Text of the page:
“It was a large, handsome, stone building, standing well on rising ground, and backed by a ridge of high woody hills; – and in front, a stream of some natural importance was swelled into greater, but without any artificial appearance. Its banks were neither formal, nor falsely adorned. Elizabeth was delighted. She had never seen a place for which nature had done more, or where natural beauty had been so little counteracted by an awkward taste.” (Jane Austen, Pride and Prejudice, first published 1813)
My title ‘nature and culture in harmony’ comes from the 1996 television adaptation of Pride and Prejudice – Elizabeth Bennet’s uncle Mr Gardiner says it in the carriage as they are on their way to visit Pemberley House. However, I don’t think it appears in the book, but is likely to be an adaptation of the quote above.
This phrase came to mind because last week I started another MOOC – a free online course (see my post on my earlier MOOC). This one is called Environmental Humanities and is run by the University of New South Wales, Australia. I was also on holiday last week so I was a bit distracted, but today I did an interesting exercise for it. We had to find six objects that range from ‘natural’ to ‘cultural’ or are on a continuum with mixtures of both. I went out my back door – yes it could do with weeding!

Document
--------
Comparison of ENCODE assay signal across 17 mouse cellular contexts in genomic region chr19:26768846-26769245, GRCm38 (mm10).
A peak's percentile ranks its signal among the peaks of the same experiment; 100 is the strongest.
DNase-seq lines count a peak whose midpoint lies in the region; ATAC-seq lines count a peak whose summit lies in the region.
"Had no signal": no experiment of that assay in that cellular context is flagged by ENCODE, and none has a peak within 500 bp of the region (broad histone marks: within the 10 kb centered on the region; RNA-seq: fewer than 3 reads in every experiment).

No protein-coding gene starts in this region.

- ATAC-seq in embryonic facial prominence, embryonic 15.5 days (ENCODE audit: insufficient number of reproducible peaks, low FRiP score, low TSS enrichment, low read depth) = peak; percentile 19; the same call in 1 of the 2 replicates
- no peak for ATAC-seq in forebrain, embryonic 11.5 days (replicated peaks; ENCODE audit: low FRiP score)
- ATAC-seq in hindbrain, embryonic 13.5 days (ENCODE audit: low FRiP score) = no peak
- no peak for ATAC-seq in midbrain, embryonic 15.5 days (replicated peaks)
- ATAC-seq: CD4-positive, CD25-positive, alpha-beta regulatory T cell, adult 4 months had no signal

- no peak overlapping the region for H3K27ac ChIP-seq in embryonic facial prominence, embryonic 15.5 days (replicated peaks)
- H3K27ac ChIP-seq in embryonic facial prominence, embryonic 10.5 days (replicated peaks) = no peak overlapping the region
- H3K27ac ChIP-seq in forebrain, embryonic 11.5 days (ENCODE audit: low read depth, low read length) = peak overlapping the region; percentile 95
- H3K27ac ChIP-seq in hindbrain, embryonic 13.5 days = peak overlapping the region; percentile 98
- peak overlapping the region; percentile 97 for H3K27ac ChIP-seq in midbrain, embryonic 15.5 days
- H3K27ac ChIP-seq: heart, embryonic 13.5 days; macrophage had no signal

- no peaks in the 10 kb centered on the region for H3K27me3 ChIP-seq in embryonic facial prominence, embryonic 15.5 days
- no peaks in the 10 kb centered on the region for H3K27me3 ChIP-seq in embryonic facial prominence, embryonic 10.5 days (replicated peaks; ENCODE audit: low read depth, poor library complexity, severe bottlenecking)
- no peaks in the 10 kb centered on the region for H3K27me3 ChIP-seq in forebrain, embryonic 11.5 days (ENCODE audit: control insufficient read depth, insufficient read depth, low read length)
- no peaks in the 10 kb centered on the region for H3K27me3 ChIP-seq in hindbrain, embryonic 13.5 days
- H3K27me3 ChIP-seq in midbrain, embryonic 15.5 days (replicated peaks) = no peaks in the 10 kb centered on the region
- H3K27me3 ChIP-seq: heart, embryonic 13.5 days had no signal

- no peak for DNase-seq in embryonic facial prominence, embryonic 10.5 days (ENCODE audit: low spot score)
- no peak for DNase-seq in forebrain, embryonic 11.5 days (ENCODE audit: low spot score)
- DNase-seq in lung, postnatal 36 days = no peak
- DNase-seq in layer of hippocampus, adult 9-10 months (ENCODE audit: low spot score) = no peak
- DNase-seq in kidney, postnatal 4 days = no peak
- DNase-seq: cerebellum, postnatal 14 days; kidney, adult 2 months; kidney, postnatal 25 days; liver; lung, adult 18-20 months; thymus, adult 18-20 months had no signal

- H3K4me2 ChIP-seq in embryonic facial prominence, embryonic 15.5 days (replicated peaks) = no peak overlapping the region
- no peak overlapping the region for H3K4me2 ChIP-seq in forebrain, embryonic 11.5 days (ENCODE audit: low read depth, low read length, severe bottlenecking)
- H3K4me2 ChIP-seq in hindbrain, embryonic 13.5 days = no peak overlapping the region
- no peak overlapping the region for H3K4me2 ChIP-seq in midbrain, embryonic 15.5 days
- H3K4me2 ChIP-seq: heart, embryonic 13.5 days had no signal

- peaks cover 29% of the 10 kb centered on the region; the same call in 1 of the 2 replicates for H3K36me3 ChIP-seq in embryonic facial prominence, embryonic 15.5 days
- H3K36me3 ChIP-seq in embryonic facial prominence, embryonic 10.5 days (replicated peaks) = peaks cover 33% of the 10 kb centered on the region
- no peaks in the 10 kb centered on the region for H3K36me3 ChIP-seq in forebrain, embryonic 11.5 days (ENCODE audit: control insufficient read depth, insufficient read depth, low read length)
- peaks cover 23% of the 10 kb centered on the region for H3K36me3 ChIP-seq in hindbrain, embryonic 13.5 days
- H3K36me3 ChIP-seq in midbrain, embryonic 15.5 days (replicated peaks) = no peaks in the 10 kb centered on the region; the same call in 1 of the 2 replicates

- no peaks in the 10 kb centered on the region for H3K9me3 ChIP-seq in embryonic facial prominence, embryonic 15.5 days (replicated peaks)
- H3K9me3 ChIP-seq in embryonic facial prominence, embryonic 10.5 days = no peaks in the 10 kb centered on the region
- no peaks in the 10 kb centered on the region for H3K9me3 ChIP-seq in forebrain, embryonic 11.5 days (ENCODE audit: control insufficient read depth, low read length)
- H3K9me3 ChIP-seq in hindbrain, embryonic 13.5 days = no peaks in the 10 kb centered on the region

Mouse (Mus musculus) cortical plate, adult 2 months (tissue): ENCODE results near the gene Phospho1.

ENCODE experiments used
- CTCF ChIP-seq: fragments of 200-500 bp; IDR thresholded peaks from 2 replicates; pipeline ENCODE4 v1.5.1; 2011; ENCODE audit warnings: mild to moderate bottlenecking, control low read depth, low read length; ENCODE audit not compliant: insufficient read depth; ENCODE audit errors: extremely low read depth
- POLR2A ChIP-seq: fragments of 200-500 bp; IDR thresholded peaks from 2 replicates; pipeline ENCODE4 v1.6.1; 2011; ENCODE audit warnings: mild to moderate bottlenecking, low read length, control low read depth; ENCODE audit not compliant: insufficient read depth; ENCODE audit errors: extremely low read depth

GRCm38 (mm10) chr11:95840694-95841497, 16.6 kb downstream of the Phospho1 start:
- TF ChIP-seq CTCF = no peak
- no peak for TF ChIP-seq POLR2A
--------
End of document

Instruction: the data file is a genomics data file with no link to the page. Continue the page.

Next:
And found these six objects.
The three on the left are at the ‘natural’ end being a stone (collected somewhere in New Zealand – not last week); a seed pod and leaves from a kowhai tree (NZ native in the Sophora species) and a paua shell – natural, but often used in making jewellery and souvenirs. The three on the right are more ‘cultural’ in that some human intervention has occurred in making them: a glass bottle, a clay pot, and a ‘stoneware’ crafted object. The exercise was more interesting once I read some of the other learners contributions – from the UK, Paris, Portugal, Norway, Australia, New Zealand… and other places.